I'm VERY familiar with the areas that those restaurants are in. The areas are all war zones and some of them even accept EBT (yes, they do that now in fast food). So what does that tell you about their overall earning potential?

    Most of the staff are still college kids working to better themselves and seniors. These ne'er-do-wells taking part in these "strikes" make up the rest.

    These restaurants are also ran very lean on staffing. You won't see half of the staff standing around holding up a mop or broom kibitzing or texting one another. At least the ones I've been in anyways. The manager keeps them all busy.

    This is also their Achilles Heel which these poverty pimps have successfully exploited this week.

    Speaking of bettering themselves, from Yahoo!News:

    "The vast majority of McDonald's more than 14,000 U.S. restaurants are owned and operated by franchisees. The company said in a statement that McDonald's employees are paid competitive wages, have access to a range of benefits and opportunities for training and career advancement."

    Who here wants to bet that this bunch would rather listen to the siren song of socialism and have a way cool picnic on Belle Isle, then to, I don't know, take advantage of the opportunities presented to them and increase their educational and skill set so that they can become more valuable employees and actually earn more?

    Anyone? Anyone?

    Christine? Eric B.? How about you Chris?

    You three lurk around here enough looking for material.

    Let's hear you chime in for a change.

    After all, we can't have something like this happen (again), can we?

    • They do. by JGillman, 05/11/2013 10:53:00 PM EST (none / 0)
    scattershooting... (none / 0) (#4)
    by Rougman on Sun May 12, 2013 at 10:27:08 AM EST
    The minimum wage today is slightly higher than the cost of most McDonald's menu meals.  If the wage rate of $15 per hour were imposed upon a McDonalds restaurant the cost of most of its meal deals would necessarily rise to a proportionate level.  (That is more than $6 per all-beef patty for those keeping track.)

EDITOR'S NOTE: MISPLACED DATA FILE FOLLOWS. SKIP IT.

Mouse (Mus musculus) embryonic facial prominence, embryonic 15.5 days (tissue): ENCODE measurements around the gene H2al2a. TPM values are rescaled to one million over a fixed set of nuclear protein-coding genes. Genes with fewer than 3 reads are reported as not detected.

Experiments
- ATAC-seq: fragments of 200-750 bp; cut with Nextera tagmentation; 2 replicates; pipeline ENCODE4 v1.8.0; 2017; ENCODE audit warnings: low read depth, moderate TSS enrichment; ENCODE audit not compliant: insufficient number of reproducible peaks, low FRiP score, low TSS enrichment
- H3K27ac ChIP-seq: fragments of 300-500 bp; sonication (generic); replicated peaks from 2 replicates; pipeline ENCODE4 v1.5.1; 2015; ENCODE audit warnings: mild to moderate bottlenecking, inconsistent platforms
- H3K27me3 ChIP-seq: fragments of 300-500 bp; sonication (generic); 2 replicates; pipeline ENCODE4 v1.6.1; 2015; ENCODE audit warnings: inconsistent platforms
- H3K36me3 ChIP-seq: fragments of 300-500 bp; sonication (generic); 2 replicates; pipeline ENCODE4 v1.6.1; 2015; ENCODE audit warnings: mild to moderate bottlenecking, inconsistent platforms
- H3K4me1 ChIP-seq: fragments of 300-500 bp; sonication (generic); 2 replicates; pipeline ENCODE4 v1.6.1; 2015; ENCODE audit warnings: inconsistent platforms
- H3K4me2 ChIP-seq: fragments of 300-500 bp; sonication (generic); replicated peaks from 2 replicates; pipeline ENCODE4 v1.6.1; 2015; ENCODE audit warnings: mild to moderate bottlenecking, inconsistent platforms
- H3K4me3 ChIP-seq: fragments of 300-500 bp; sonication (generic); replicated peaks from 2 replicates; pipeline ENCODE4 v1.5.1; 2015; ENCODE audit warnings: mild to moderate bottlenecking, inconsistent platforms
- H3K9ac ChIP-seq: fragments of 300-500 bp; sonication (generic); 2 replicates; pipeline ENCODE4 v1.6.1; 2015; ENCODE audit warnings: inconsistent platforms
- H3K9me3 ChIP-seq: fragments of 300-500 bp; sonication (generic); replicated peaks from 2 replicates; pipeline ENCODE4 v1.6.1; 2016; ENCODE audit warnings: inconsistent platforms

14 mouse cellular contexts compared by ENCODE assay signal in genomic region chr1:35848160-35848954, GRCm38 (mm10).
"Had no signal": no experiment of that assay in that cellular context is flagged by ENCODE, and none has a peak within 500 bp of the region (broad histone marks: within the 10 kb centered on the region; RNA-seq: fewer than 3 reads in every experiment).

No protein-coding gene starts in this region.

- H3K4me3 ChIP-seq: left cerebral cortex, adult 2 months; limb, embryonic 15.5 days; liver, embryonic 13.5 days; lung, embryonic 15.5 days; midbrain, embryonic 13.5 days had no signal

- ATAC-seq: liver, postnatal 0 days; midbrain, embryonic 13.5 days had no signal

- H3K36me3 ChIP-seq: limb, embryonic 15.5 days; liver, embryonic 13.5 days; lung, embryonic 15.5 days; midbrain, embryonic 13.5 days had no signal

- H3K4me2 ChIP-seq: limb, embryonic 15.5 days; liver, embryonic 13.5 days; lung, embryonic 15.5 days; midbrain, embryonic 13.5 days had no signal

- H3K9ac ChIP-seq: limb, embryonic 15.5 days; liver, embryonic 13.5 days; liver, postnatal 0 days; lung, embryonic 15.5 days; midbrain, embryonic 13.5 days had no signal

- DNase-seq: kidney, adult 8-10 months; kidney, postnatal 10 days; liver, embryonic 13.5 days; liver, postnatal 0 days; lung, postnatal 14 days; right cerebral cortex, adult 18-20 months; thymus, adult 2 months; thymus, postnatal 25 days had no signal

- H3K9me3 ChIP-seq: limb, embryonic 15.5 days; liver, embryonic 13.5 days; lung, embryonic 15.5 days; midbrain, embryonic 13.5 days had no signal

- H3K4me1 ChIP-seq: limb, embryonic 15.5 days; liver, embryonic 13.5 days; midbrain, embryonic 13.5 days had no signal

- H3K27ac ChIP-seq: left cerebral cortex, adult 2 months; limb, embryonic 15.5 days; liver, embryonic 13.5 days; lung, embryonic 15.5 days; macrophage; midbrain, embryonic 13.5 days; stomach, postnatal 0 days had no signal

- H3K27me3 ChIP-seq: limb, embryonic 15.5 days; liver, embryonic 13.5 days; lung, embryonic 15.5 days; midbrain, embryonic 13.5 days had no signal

The question unconsidered by those carrying signs is how the $12 or $13 sandwich will affect the pace of sales.  How many Gratiot fast food joints will be able to sell enough $12 sandwiches to keep the doors open?  But, say the unions, 'if people are making more money they will buy higher priced fare.'  Um, no.

    Higher wages, unless they are attached to productivity increases, will result in the loss of sales and, ultimately, jobs.  A business must operate profitably or it must close the doors.  (That is, unless it is an auto producer or a bank or a green energy company in which case it can expect to be bailed out by the government while the real unemployment rate continues to rise.)  Those few businesses that are left standing might do a brisk business and keep a full roster, but how many people will be employed by those who had to close the doors?  

    I feel bad for those people who are trapped inside minimum wage jobs for years.  Yet, in the economy workers are a commodity whose worth will rise and fall with supply and demand and productivity.  In an sluggish urban work environment where real unemployment among certain groups is as high as thirty percent, no business that wants to keep the doors open can afford to pay an arbitrary amount based solely upon a person's self esteem.

    (Incidentally, for those wondering, I believe I'm worth $100,000 per year though my dedicated employment offer phone remains inexplicably silent.  Go figure.)

    The answer to nearly all of those workers who manage to stay at the bottom of the labor pool forever is this:  don't make bad decisions.  Don't drop out of school.  Don't do drugs.  Don't commit a crime. Don't parent children too young.  Don't cover your face, neck and arms with tattoos.  When you get married stay married.  Oh, and don't vote democrat. And for that kid who lives right next to the bank down the street from my house...pull up your friggen pants!  

    People who manage to avoid the above are generally able to navigate their way through life reaching ever higher salary strata in fields of employment that do not use unskilled labor.  Until operating the grease fryer truly requires an engineering degree how much above minimum wage will it ever pay?

    • Yup by JGillman, 05/12/2013 10:34:47 AM EST (none / 0)
    Display: Sort:


    Make a new account

    Tweet along with RightMichigan by
    following us on Twitter HERE!
    create account | faq | search